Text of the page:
Prioritising planning applications and streamlining of the multiple processes to gain faster obligatory permissions from local authorities would be a good start.

This would allow for quicker commencement and completion of projects that will, in turn, facilitate more development.

Considering the inherent robustness yet restrictions of historic buildings, and the architecturally-significant features often contained throughout, we must be careful not to adopt overly onerous building standards, which could render heritage building projects non-viable.

We must be flexible, embrace new technologies, collaborate effectively and be solutions-orientated to deliver projects.

Mortgage providers and funding partners should also reassess their risk appetite for lending to purchasers of city-centre property by increasing loan to value on finance products in line with the rest of the market.

There is demand for city-centre living in Aberdeen and this type of regeneration can only cultivate prosperity.

Adrian Watson, Chief Executive of Aberdeen Inspired commented:

Aberdeen City Council and partners have had a long-standing commitment to city-centre living through the principles of the Aberdeen city-centre masterplan.

There have been some great exemplars of residential development playing out on our main thoroughfare of Union Street and environs, but in keeping with most other large towns and cities these are sporadic and more needs to be offered in support.

As the city centre business-improvement district, we have long held that city-centre living ought to be a key strand in revitalising the heart of Aberdeen.

It is well documented that the large acreage of former retail space is unlikely to be returned to this purpose to anywhere near the same level.

Between public and private-sector partners, we must look at how we can overcome the age-old barriers that have limited the viability of city centre living to date.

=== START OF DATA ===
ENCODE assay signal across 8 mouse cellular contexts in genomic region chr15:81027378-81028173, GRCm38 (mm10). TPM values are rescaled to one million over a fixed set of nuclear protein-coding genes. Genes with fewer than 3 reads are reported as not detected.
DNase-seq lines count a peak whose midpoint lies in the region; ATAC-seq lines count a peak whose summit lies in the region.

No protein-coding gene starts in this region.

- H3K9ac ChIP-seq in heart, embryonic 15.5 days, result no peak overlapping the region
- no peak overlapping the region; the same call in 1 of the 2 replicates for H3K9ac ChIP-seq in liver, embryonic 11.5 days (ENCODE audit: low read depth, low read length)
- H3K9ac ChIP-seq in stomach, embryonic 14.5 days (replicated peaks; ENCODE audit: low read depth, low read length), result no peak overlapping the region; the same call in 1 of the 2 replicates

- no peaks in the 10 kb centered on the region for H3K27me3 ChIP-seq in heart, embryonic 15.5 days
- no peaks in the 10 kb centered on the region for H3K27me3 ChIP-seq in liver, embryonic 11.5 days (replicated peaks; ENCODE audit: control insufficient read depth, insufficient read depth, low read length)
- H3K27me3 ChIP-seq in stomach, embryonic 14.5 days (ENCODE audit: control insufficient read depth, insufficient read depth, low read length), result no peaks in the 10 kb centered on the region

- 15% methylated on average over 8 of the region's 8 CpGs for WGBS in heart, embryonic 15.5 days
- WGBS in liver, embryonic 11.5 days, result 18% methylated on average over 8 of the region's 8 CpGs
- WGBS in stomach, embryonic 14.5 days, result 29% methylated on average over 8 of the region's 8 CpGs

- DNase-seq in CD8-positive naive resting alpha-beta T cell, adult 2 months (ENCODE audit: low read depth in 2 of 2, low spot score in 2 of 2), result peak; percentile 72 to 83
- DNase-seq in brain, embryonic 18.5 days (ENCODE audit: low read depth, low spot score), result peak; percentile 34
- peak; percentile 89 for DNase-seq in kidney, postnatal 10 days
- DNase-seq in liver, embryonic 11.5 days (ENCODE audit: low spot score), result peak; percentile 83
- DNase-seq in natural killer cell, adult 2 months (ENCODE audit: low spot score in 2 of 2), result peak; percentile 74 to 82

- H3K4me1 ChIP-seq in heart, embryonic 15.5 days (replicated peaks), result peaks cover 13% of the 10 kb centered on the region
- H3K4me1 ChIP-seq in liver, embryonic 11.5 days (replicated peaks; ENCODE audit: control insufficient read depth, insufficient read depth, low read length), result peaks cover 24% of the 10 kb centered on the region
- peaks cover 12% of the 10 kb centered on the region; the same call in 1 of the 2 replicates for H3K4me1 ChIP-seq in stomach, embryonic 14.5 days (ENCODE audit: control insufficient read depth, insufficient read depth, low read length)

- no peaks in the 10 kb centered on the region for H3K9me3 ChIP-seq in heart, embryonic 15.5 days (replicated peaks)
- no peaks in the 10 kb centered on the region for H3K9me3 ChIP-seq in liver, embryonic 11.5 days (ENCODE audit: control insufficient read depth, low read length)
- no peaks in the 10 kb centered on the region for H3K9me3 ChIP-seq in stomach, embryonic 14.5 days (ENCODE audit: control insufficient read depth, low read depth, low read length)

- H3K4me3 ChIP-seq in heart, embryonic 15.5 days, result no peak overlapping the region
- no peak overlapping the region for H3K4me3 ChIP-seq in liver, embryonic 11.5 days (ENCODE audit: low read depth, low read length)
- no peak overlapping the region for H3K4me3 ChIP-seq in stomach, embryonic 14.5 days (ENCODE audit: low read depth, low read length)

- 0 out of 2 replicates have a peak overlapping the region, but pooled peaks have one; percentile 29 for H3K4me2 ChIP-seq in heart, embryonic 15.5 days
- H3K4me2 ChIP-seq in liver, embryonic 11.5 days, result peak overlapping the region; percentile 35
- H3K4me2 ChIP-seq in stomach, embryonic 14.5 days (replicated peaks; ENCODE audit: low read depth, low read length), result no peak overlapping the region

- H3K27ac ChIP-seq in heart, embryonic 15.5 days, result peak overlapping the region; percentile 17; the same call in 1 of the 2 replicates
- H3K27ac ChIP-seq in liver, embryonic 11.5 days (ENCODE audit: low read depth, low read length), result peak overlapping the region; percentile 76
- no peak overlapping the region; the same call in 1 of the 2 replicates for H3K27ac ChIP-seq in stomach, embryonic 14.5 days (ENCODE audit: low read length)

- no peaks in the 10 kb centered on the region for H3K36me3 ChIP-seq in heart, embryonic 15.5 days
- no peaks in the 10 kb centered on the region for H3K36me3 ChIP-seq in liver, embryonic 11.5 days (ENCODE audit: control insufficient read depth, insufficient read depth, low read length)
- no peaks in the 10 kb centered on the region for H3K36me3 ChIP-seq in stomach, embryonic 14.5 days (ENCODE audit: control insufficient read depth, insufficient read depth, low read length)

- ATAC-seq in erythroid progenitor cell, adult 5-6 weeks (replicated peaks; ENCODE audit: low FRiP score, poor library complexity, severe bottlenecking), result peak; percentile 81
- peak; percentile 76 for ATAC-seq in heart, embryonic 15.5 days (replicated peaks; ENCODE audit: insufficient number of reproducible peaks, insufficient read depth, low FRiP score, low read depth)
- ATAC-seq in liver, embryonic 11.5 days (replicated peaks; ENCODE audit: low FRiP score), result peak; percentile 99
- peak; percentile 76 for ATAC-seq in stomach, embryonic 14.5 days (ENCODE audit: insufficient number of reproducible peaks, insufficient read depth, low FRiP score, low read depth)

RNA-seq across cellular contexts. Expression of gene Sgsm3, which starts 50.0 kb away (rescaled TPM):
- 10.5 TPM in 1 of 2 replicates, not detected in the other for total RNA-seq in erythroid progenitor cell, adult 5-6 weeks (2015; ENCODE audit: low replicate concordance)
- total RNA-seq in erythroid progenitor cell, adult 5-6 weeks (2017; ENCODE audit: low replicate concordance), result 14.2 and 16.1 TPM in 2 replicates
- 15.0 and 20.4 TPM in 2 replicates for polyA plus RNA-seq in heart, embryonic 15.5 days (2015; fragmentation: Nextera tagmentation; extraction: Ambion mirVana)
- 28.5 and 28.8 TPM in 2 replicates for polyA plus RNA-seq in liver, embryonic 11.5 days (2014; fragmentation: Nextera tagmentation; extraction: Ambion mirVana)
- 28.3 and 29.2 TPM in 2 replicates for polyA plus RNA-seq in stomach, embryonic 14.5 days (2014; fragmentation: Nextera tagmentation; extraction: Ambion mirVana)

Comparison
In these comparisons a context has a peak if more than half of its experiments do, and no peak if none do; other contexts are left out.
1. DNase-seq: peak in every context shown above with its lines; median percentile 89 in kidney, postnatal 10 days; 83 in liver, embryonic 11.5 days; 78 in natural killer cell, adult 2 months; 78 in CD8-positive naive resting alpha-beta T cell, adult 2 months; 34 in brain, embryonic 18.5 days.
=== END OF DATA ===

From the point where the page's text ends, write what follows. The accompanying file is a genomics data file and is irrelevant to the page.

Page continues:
For instance, funding gaps, obtaining the right consents and lack of data can all put off private-sector investors and developers.

It is imperative that local policy prioritises the city centre for residential development, as having this “captive audience” brings life and with that trade to the city centre. Much needed by our businesses. It keeps bus routes active and helps create a safer and more welcoming environment, which, in turn, attracts more visitors.

Moreover, there are environmental benefits, with less car usage and the lowering of an individual’s carbon footprint, and the move towards the 20-minute neighbourhood which has the potential to re-purpose existing vacant properties into public/social services, such as health or education, to cater for the growing residential population.

The town-centre living report is useful in highlighting the barriers, and we need the collective wisdom from across the sectors to mitigate the challenge to developers around our city centre potentially proving more expensive, a riskier proposition and often taking longer than other housebuilding options.

City-centre living remains an integral part of our masterplan and, although the challenges are often complex, we need to create the environment in Aberdeen that will make it a more viable proposition and get much-needed life back into the heart of our city and soon.